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Cannabinoids

The House of “Noids”

An 8k 3D - rendering of a microscopic view of cannabinoid compounds inside a cannabis plant.
Cannabinoids on display within stalked trichomes with vibrant orange hues, purple hairs, and green leaves.

This segment of our blog probes the infamous and famous cannabinoids we all know and love (and a few I’m sure you’ve never heard of). This is your go-to hub for all things cannabinoid-related.

We’ll cover Phytocannabinoids within cannabis plants and their intricate hierarchy. We’ll open the doors to man-made Synthetic and Semi-synthetic cannabinoid compounds. Then, we’ll illuminate more on the exciting details of the Endocannabinoids within our bodies.

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Table of Contents

What Are Cannabinoids?

Cannabinoids are a remarkable family of chemical compounds that have a special way of interacting with certain spots, known as cannabinoid receptors, in the cells of our body.

They are like the special guests that trigger a celebration, altering the release of neurotransmitter party-goers (chemical messengers) in the brain’s grand hall.

These receptors are part of the larger, bustling community known as the endocannabinoid system, playing a crucial role in everyday happenings of our bodily neighborhood, influencing things like our appetite, how we feel pain, our mood swings, and how we store memories.

To date, researchers have identified 180 distinct cannabinoids, each purported to deliver unique effects to the user. Evidence increasingly suggests that cannabinoids hold recreational, medicinal, and therapeutic potential.

Here’s a glimpse into the variety within the cannabinoid realm:

Endocannabinoids:

These are cannabinoids produced naturally within the body, like anandamide and 2-AG, playing a key role in the internal harmony and regulation of body processes. Imagine your body as a cozy home where endocannabinoids are the hosts, ensuring everything is in order, making you feel comfortable and balanced.

Phytocannabinoids:

Originating from plants, particularly the cannabis plant, these include well-known compounds like THC and CBD which mimic the action of endocannabinoids by interacting with the body's cannabinoid receptors. Picture a friendly neighbor (the cannabis plant) lending you some sugar (phytocannabinoids) that surprisingly fits perfectly in your coffee, adding the sweet balance just like your own sugar would.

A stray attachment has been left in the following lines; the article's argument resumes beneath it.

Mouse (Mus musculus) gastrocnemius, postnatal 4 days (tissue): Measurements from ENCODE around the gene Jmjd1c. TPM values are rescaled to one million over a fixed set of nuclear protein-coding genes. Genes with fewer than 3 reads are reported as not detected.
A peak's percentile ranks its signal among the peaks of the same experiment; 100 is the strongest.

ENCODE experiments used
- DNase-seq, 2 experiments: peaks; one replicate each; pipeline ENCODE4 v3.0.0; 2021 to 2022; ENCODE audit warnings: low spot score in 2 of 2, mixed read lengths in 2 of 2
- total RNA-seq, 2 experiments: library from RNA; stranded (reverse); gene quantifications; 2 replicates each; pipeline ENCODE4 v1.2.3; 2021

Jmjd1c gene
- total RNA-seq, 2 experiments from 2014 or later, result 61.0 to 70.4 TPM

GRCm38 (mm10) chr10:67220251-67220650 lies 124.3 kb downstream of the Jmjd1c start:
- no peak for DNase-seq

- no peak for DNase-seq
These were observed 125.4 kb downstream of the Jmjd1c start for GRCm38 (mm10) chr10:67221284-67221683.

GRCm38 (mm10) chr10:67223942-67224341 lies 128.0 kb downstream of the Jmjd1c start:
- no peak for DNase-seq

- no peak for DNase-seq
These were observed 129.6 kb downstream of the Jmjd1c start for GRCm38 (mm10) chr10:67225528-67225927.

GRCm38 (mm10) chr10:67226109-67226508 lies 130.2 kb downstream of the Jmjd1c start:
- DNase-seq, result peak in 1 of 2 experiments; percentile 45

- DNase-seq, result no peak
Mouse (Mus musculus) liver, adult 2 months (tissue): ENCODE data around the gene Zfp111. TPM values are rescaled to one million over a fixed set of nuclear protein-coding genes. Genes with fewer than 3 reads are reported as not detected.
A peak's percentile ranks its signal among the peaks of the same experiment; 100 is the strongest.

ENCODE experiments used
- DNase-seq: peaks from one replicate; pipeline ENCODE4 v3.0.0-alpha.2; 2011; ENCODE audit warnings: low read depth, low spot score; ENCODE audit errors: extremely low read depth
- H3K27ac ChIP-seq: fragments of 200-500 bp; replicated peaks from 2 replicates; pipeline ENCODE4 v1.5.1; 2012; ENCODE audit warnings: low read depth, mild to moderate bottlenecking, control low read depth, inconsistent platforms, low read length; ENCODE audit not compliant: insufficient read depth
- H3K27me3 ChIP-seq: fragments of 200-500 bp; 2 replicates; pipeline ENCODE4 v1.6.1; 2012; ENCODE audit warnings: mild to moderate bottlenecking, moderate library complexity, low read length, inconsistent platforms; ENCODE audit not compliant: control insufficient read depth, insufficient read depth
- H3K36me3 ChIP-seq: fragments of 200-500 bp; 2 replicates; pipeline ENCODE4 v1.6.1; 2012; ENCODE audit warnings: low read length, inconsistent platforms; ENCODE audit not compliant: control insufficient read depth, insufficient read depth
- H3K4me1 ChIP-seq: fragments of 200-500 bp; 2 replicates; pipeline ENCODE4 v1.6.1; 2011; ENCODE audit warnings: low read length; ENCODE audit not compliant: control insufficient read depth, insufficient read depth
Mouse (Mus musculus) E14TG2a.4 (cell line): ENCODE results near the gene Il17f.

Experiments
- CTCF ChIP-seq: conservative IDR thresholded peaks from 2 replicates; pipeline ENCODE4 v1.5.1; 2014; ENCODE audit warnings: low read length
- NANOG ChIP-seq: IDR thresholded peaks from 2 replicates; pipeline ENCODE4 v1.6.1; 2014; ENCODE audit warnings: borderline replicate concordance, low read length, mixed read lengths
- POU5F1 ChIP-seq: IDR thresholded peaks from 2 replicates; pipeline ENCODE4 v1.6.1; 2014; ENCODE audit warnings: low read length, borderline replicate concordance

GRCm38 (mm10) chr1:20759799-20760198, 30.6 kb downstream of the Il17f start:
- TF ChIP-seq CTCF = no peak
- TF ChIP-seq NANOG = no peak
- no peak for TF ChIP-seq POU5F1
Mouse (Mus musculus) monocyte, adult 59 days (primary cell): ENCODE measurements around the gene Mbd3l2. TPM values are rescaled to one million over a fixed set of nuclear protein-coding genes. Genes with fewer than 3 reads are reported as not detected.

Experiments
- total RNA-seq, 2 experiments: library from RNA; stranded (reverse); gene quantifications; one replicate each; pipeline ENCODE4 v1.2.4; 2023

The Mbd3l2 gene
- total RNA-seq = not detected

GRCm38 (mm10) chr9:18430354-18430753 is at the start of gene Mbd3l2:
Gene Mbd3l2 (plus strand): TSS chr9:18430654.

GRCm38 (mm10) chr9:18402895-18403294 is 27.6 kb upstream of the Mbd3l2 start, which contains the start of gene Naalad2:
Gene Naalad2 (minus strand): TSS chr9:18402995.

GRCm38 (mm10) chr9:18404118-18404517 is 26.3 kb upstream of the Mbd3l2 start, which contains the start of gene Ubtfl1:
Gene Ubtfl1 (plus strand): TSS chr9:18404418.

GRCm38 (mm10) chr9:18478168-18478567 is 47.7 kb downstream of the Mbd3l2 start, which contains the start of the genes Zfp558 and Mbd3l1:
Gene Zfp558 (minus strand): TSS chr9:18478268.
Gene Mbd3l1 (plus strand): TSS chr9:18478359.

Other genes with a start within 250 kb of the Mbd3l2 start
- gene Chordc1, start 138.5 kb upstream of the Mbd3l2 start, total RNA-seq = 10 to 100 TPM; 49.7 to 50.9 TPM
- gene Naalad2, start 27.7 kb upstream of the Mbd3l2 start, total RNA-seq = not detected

Synthetic Cannabinoids:

Created in the lab, these compounds are designed to mimic the effects of natural cannabinoids, often with stronger or more predictable effects, used in research and sometimes in medical settings. Picture scientists crafting a key from scratch that can unlock a special door within your body, leading to new discoveries on how to keep us feeling good.

Semi-Synthetic Cannabinoids:

These are derived by making modifications to the phytocannabinoids, aiming to enhance their therapeutic effects or reduce side effects. Imagine taking that sugar from your neighbor, refining it a bit in your kitchen to suit your taste even better - that’s what happens with semi-synthetic cannabinoids, they are tweaked to perfection in a lab.

Each of these members from the cannabinoid family has a unique tale to tell, showcasing the harmonious blend of nature, science, and our body’s own ingenuity.

The world of cannabinoids is indeed a blend of the familiar and the extraordinary, opening doors to understanding our body better and finding new paths to wellness.andnbsp;

View the following article for a DEEP DIVE into the differences between each type of cannabinoid.

PHYTOCANNABINOIDS: The Naturally OccurRing Major andamp; Minor Cannabinoids from cannabis plants

The classification of major and minor cannabinoids primarily hinges on their abundance in the cannabis plant and the extent of their researched effects on the human body. 

Here’s a more nuanced breakdown based on our gathered information:

Major Phytocannabinoids

The major cannabinoids below, especially THC and CBD, have been extensively researched due to their prevalence and notable effects. Here are quick descriptions of the following cannabinoid-specific articles you can learn more about if you wish more information on: